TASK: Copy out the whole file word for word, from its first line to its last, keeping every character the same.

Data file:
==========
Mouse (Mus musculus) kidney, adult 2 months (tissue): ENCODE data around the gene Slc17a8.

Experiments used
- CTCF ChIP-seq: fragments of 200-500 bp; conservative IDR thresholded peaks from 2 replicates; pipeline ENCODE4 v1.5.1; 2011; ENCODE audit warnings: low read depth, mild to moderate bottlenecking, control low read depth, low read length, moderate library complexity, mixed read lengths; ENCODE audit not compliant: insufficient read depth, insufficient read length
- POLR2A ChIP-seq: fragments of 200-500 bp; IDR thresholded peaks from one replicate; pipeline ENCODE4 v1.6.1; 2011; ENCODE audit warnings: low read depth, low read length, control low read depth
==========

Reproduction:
Mouse (Mus musculus) kidney, adult 2 months (tissue): ENCODE data around the gene Slc17a8.

Experiments used
- CTCF ChIP-seq: fragments of 200-500 bp; conservative IDR thresholded peaks from 2 replicates; pipeline ENCODE4 v1.5.1; 2011; ENCODE audit warnings: low read depth, mild to moderate bottlenecking, control low read depth, low read length, moderate library complexity, mixed read lengths; ENCODE audit not compliant: insufficient read depth, insufficient read length
- POLR2A ChIP-seq: fragments of 200-500 bp; IDR thresholded peaks from one replicate; pipeline ENCODE4 v1.6.1; 2011; ENCODE audit warnings: low read depth, low read length, control low read depth